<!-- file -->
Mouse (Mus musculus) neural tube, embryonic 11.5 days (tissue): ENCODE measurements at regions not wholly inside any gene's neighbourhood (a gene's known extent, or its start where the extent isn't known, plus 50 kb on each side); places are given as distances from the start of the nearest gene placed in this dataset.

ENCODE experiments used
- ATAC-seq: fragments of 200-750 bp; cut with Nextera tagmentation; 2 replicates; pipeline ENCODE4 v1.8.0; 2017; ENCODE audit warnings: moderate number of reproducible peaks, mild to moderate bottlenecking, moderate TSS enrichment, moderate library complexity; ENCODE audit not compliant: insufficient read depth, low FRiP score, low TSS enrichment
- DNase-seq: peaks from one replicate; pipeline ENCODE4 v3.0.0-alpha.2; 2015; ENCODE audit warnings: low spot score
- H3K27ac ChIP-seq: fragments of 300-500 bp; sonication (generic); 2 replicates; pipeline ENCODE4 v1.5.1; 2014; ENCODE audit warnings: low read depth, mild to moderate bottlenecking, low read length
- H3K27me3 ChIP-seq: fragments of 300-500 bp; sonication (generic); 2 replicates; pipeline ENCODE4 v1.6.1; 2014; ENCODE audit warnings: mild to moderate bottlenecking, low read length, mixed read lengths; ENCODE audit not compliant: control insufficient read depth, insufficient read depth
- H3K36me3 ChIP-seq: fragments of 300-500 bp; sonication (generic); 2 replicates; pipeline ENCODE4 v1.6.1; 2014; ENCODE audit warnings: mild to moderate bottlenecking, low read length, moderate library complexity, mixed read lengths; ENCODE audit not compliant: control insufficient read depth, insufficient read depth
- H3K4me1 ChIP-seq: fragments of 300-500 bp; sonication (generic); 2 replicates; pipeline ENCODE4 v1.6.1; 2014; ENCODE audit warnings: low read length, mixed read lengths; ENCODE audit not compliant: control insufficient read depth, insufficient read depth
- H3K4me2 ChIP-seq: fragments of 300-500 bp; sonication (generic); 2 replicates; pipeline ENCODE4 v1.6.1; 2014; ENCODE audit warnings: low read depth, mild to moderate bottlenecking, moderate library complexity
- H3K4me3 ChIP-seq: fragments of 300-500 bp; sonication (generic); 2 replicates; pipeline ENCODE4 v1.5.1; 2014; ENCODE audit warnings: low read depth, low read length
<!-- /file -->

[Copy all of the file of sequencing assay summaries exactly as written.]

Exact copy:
Mouse (Mus musculus) neural tube, embryonic 11.5 days (tissue): ENCODE measurements at regions not wholly inside any gene's neighbourhood (a gene's known extent, or its start where the extent isn't known, plus 50 kb on each side); places are given as distances from the start of the nearest gene placed in this dataset.

ENCODE experiments used
- ATAC-seq: fragments of 200-750 bp; cut with Nextera tagmentation; 2 replicates; pipeline ENCODE4 v1.8.0; 2017; ENCODE audit warnings: moderate number of reproducible peaks, mild to moderate bottlenecking, moderate TSS enrichment, moderate library complexity; ENCODE audit not compliant: insufficient read depth, low FRiP score, low TSS enrichment
- DNase-seq: peaks from one replicate; pipeline ENCODE4 v3.0.0-alpha.2; 2015; ENCODE audit warnings: low spot score
- H3K27ac ChIP-seq: fragments of 300-500 bp; sonication (generic); 2 replicates; pipeline ENCODE4 v1.5.1; 2014; ENCODE audit warnings: low read depth, mild to moderate bottlenecking, low read length
- H3K27me3 ChIP-seq: fragments of 300-500 bp; sonication (generic); 2 replicates; pipeline ENCODE4 v1.6.1; 2014; ENCODE audit warnings: mild to moderate bottlenecking, low read length, mixed read lengths; ENCODE audit not compliant: control insufficient read depth, insufficient read depth
- H3K36me3 ChIP-seq: fragments of 300-500 bp; sonication (generic); 2 replicates; pipeline ENCODE4 v1.6.1; 2014; ENCODE audit warnings: mild to moderate bottlenecking, low read length, moderate library complexity, mixed read lengths; ENCODE audit not compliant: control insufficient read depth, insufficient read depth
- H3K4me1 ChIP-seq: fragments of 300-500 bp; sonication (generic); 2 replicates; pipeline ENCODE4 v1.6.1; 2014; ENCODE audit warnings: low read length, mixed read lengths; ENCODE audit not compliant: control insufficient read depth, insufficient read depth
- H3K4me2 ChIP-seq: fragments of 300-500 bp; sonication (generic); 2 replicates; pipeline ENCODE4 v1.6.1; 2014; ENCODE audit warnings: low read depth, mild to moderate bottlenecking, moderate library complexity
- H3K4me3 ChIP-seq: fragments of 300-500 bp; sonication (generic); 2 replicates; pipeline ENCODE4 v1.5.1; 2014; ENCODE audit warnings: low read depth, low read length